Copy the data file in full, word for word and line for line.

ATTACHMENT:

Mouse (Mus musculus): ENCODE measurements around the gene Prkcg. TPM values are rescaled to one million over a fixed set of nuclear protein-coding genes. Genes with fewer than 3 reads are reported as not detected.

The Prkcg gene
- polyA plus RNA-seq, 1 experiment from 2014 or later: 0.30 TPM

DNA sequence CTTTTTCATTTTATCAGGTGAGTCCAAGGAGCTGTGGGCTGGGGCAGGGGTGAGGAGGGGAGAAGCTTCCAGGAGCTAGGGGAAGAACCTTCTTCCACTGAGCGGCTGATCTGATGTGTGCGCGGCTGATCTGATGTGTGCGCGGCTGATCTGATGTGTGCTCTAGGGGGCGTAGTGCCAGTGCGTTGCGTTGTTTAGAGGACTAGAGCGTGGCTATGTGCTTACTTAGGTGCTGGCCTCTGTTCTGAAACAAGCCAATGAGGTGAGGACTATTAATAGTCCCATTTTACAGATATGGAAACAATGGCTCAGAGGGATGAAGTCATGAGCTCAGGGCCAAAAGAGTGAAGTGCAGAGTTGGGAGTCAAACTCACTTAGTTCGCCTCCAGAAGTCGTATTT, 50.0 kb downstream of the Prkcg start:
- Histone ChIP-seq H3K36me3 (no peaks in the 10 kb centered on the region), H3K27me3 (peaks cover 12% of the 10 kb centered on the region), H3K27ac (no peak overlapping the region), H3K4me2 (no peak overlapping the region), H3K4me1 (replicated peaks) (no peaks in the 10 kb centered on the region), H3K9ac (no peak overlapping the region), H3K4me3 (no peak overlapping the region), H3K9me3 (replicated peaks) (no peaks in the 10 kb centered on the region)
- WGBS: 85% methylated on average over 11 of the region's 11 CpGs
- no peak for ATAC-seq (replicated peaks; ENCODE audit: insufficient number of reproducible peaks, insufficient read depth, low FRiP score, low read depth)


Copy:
Mouse (Mus musculus): ENCODE measurements around the gene Prkcg. TPM values are rescaled to one million over a fixed set of nuclear protein-coding genes. Genes with fewer than 3 reads are reported as not detected.

The Prkcg gene
- polyA plus RNA-seq, 1 experiment from 2014 or later: 0.30 TPM

DNA sequence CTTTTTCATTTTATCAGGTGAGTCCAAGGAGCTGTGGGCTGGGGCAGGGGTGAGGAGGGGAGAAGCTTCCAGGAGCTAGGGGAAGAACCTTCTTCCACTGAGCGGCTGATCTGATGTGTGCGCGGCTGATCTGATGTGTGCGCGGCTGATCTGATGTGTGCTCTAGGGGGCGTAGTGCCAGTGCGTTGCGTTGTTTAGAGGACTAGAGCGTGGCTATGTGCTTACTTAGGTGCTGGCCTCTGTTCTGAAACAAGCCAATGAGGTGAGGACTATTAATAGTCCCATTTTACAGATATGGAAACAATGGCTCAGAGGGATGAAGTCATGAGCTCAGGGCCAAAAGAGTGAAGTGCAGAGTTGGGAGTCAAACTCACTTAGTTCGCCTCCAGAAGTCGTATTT, 50.0 kb downstream of the Prkcg start:
- Histone ChIP-seq H3K36me3 (no peaks in the 10 kb centered on the region), H3K27me3 (peaks cover 12% of the 10 kb centered on the region), H3K27ac (no peak overlapping the region), H3K4me2 (no peak overlapping the region), H3K4me1 (replicated peaks) (no peaks in the 10 kb centered on the region), H3K9ac (no peak overlapping the region), H3K4me3 (no peak overlapping the region), H3K9me3 (replicated peaks) (no peaks in the 10 kb centered on the region)
- WGBS: 85% methylated on average over 11 of the region's 11 CpGs
- no peak for ATAC-seq (replicated peaks; ENCODE audit: insufficient number of reproducible peaks, insufficient read depth, low FRiP score, low read depth)